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China to curb spending on foreign soccer players, club acquisitions

By Du Juan | | Updated: 2017-01-06 13:27
China to curb spending on foreign soccer players, club acquisitions

Brazilian international midfielder Oscar arrives in Shanghai on January 2, 2017 to join the Shanghai SIPG club. [Photo/IC]

China will regulate and curtail expensive signings of foreign talent by soccer clubs and put in place reasonable restrictions on players' incomes, a spokesperson of the General Administration of Sport said Thursday.

The country will set a ceiling on the number of foreign players in a team and on their salary, said the spokesperson, in an effort to cool the red-hot market for foreign soccer talent and foreign club acquisition with the rapid development of Chinese soccer, National Business Daily reported Friday.

This is definitely a good thing, as squandering money on hiring foreign players benefits no parties, according to a person with a Chinese Super League club in Guangzhou, Guangdong province. The restriction will help curb bubbles and help develop a healthy market, said the person.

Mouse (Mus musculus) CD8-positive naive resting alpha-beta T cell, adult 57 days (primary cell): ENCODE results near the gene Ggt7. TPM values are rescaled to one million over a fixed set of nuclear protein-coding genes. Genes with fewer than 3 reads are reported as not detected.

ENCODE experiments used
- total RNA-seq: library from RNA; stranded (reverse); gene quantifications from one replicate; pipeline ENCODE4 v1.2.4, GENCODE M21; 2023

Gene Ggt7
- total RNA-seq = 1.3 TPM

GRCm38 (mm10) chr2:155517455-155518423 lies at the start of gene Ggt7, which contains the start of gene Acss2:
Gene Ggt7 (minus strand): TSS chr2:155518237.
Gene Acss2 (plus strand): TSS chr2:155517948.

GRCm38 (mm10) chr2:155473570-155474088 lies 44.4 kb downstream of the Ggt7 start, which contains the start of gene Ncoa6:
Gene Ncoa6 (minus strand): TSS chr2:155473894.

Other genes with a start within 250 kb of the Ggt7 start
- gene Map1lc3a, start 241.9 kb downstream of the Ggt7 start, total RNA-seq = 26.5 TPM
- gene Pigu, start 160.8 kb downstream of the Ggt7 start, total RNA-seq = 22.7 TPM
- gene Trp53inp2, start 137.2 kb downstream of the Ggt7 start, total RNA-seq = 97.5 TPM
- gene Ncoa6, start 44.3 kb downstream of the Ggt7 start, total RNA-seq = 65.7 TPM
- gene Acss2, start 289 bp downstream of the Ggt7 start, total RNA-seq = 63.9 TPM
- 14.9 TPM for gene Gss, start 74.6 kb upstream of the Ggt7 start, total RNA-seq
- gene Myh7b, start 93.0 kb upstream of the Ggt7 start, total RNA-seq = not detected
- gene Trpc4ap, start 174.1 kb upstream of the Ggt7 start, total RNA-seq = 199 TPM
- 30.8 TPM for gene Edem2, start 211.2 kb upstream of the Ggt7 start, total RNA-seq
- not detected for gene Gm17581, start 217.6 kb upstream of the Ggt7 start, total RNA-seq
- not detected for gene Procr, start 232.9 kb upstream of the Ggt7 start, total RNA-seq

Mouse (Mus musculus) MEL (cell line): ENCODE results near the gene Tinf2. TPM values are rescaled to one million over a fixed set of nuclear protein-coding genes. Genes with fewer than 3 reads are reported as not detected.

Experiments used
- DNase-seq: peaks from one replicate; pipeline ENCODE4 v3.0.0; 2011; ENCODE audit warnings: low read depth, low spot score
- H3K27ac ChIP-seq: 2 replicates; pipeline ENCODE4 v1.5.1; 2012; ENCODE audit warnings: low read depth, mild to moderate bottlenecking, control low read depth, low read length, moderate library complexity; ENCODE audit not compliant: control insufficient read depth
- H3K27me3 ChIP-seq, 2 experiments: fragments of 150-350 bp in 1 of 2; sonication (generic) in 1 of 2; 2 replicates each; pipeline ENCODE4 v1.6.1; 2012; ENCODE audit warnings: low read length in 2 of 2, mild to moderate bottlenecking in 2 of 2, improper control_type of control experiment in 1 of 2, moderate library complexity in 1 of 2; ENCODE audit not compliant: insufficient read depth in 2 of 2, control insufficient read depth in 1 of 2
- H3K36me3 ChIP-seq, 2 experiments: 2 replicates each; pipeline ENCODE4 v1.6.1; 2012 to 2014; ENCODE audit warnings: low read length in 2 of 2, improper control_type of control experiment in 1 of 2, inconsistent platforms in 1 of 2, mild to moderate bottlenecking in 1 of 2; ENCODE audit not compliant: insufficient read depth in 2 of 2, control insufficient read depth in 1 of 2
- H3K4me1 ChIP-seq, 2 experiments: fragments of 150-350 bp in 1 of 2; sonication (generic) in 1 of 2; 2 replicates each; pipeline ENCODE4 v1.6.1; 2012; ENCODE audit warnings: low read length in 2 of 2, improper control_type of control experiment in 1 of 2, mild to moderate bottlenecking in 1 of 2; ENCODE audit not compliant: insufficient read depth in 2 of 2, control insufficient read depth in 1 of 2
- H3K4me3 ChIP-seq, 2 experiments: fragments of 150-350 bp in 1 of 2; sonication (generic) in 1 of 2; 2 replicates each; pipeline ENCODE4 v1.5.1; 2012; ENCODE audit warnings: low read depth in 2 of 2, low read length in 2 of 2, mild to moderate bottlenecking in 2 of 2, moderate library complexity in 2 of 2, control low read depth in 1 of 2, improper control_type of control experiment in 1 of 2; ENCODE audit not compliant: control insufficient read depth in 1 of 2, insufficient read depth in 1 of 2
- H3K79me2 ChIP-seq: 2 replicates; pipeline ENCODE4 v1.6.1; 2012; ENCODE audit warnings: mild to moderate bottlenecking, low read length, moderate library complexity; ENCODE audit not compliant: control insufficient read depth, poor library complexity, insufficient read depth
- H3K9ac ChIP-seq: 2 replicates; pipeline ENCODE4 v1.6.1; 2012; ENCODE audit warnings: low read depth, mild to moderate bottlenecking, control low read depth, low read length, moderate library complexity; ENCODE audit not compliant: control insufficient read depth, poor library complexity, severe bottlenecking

In recent years, Chinese have invested in top leagues around the world, including English Premier League, Spanish La Liga, Italian Serie A and French Football League, according to preliminary statistics released by the daily.

Chinese soccer clubs have hit the headlines on a regular basis in recent years because of their big spending on some of the world's top soccer players and coaches.

Chelsea star Oscar's recent move to Shanghai SIPG eclipsed the $55 million fee the club paid for fellow Brazilian, Hulk. The figures cited in British media reports would make Oscar the world's highest paid player earning about $490,760 a week.

After Oscar, Carlos Tevez, the Argentine international who is currently playing for Boca Juniors in Buenos Aires, will reportedly become the highest-paid player in the world after joining Shanghai Shenhua. Reports said the 32-year-old striker could sign a two-year contract on $762,000 a week.

However, high investment doesn't translate into high earnings. The Chinese Super League reported a loss of $670 million in the latest season, according to a report by Oceans Sports, a third-party data firm in Beijing, released in December 2016.

Due to this kind of unreasonable investment, "insolvent clubs must be eliminated from the professional league," said the spokesperson of the General Administration of Sport.

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